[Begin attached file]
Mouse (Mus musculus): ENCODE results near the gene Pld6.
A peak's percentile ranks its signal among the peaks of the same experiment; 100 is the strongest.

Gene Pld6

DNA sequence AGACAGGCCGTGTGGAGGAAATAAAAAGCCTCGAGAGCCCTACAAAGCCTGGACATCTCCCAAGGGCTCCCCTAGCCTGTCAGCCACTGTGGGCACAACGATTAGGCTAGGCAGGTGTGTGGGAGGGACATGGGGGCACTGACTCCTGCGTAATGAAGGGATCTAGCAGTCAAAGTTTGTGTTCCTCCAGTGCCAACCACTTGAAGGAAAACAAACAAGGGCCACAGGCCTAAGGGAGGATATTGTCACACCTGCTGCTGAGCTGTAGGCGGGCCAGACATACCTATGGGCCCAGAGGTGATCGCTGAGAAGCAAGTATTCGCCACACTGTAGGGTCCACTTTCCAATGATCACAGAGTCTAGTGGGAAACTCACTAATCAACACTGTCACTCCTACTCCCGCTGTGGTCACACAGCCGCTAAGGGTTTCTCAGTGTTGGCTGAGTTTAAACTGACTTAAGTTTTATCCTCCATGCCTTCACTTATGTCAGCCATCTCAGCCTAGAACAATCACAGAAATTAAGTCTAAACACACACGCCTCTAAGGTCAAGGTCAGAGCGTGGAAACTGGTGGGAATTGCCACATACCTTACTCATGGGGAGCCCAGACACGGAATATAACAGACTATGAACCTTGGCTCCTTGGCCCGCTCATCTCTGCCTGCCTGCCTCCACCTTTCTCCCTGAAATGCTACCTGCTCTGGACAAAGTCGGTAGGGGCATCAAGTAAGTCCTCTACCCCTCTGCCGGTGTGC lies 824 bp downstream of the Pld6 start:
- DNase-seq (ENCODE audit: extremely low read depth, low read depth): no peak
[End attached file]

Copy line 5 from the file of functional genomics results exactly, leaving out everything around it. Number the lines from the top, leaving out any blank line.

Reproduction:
- DNase-seq (ENCODE audit: extremely low read depth, low read depth): no peak